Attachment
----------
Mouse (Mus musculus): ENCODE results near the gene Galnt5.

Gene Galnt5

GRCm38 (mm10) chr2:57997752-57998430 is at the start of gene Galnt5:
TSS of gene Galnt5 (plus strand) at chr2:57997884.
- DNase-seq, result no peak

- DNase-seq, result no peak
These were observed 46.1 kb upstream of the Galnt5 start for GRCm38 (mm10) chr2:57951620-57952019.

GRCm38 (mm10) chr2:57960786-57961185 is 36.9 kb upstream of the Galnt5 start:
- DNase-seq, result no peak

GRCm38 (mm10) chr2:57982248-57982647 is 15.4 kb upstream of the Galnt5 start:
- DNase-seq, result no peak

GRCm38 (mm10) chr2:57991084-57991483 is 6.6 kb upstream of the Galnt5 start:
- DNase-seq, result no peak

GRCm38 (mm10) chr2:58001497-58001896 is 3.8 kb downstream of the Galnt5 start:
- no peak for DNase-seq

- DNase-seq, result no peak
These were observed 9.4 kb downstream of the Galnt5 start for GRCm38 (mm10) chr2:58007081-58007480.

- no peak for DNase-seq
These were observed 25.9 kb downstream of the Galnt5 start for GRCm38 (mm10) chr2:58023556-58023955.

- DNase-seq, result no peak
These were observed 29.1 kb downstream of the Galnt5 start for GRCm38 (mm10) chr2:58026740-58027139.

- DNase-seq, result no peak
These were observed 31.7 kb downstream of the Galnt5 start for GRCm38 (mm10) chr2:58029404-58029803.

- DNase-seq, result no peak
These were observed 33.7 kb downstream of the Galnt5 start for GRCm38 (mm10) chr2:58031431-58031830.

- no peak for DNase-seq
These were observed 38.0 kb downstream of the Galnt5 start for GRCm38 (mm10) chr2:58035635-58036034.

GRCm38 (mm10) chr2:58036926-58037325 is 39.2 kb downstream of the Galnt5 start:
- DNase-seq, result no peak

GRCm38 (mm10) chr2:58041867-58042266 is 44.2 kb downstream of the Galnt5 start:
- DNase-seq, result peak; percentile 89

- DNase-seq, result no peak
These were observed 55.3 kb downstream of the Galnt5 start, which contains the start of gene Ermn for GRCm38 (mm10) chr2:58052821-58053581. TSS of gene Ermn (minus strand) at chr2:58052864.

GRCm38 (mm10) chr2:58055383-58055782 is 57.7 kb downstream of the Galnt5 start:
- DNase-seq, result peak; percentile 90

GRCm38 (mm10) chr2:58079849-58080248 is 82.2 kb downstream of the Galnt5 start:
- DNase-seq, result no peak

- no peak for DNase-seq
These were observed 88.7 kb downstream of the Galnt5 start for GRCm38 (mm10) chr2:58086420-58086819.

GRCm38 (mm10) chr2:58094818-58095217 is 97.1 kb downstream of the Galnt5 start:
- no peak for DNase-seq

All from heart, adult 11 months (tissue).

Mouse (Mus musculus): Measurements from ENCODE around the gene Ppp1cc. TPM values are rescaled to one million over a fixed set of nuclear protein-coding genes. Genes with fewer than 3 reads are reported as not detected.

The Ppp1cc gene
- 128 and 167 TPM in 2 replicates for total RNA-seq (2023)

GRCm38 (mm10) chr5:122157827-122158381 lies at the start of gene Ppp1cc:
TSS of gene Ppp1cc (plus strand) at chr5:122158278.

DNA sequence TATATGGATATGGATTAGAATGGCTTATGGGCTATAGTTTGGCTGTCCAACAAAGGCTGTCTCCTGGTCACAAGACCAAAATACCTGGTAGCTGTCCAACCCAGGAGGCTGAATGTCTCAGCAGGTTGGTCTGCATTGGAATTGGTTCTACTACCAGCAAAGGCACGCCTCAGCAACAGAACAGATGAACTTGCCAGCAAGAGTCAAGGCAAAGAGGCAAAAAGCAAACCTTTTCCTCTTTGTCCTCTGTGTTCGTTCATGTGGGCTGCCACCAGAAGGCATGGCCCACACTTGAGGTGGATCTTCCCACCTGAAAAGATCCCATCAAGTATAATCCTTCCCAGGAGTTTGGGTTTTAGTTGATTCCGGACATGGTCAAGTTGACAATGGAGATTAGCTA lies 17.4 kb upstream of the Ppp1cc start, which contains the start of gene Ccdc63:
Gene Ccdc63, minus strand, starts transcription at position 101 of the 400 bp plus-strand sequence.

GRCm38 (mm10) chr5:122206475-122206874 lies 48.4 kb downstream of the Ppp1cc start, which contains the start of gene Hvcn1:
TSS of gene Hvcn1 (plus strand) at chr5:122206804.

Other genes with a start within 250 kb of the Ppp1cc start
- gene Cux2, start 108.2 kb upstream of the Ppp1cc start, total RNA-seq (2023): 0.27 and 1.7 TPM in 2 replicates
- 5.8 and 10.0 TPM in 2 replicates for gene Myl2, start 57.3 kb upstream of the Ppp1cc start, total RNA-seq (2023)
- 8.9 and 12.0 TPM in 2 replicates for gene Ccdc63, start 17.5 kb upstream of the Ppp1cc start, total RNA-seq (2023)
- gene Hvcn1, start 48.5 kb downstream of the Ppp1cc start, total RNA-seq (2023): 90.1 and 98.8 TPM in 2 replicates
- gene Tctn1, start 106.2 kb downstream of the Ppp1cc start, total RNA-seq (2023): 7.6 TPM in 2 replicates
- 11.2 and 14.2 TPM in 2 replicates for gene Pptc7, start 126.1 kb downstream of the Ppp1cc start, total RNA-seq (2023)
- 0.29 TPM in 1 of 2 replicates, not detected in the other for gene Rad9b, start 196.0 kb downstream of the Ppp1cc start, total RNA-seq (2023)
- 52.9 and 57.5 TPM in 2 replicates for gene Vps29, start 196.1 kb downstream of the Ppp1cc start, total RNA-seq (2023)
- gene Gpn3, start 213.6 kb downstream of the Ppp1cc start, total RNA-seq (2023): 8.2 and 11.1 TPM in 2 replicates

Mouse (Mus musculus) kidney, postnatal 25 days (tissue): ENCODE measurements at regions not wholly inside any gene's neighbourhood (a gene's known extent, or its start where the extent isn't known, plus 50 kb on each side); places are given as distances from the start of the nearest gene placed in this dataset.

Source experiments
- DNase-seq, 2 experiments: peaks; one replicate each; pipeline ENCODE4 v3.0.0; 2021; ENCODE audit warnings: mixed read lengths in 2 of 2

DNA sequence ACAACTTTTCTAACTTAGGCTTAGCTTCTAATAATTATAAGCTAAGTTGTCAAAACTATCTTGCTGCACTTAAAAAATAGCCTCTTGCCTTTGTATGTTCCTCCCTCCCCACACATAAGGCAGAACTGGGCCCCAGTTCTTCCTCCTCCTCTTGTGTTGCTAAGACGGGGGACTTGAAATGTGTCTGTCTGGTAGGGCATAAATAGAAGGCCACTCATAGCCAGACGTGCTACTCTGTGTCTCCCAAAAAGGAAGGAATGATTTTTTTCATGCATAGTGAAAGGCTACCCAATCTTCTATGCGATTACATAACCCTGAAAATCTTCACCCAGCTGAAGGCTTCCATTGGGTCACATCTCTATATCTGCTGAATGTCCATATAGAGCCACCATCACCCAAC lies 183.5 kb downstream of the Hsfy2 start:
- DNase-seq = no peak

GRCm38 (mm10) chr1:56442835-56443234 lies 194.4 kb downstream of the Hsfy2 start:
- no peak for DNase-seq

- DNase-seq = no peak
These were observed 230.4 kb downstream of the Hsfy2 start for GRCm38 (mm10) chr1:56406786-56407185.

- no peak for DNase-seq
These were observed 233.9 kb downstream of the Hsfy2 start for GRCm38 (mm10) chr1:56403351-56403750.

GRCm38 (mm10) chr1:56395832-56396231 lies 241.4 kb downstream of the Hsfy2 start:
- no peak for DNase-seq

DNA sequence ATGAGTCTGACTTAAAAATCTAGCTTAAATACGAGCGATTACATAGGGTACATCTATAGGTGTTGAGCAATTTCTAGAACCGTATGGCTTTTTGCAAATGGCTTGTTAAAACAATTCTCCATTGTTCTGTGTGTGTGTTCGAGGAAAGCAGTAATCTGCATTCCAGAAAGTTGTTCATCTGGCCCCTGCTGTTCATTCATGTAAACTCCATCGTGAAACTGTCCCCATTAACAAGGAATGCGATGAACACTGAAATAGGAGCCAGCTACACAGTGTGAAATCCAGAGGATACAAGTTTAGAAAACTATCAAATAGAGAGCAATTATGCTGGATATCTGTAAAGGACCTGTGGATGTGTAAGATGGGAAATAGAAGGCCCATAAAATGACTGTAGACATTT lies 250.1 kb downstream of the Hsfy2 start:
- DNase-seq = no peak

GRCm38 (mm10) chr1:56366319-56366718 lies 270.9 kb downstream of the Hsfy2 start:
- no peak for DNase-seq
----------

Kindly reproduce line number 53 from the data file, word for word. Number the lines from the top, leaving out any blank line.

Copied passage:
- gene Cux2, start 108.2 kb upstream of the Ppp1cc start, total RNA-seq (2023): 0.27 and 1.7 TPM in 2 replicates